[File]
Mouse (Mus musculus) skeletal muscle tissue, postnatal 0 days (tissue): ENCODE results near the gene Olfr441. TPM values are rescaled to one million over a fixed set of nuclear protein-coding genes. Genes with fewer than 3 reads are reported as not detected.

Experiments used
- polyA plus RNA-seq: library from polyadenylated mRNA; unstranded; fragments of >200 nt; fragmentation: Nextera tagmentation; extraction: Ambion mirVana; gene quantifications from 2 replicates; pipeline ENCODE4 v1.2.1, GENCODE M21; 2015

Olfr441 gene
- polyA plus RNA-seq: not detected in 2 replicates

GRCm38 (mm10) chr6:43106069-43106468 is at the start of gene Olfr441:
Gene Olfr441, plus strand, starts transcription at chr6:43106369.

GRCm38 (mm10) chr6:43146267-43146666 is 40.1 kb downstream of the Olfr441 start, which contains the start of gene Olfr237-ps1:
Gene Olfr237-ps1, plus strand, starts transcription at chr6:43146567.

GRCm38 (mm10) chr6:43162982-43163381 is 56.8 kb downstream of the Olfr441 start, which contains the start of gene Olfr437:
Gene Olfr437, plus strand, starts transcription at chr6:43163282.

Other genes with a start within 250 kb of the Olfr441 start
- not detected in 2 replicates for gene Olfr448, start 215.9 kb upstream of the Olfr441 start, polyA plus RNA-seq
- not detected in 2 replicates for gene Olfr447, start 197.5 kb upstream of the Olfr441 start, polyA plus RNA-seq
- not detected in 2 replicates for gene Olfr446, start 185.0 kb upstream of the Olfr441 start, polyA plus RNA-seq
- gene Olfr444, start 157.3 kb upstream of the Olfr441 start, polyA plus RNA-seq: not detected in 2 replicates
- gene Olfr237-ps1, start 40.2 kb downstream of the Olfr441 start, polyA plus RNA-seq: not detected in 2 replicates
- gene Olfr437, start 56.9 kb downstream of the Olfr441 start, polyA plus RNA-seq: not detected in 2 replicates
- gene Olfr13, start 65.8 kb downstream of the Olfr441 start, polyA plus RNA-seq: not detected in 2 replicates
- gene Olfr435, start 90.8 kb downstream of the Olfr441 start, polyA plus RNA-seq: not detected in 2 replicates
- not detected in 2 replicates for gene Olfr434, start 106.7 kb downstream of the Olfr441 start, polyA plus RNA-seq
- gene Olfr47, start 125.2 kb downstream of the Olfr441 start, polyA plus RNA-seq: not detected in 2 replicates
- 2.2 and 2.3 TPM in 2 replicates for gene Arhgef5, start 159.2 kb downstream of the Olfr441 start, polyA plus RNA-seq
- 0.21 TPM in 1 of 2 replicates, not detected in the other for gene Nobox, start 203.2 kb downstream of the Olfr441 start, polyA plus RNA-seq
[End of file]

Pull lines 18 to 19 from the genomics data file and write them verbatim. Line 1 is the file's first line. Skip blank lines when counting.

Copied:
- gene Olfr437, start 56.9 kb downstream of the Olfr441 start, polyA plus RNA-seq: not detected in 2 replicates
- gene Olfr13, start 65.8 kb downstream of the Olfr441 start, polyA plus RNA-seq: not detected in 2 replicates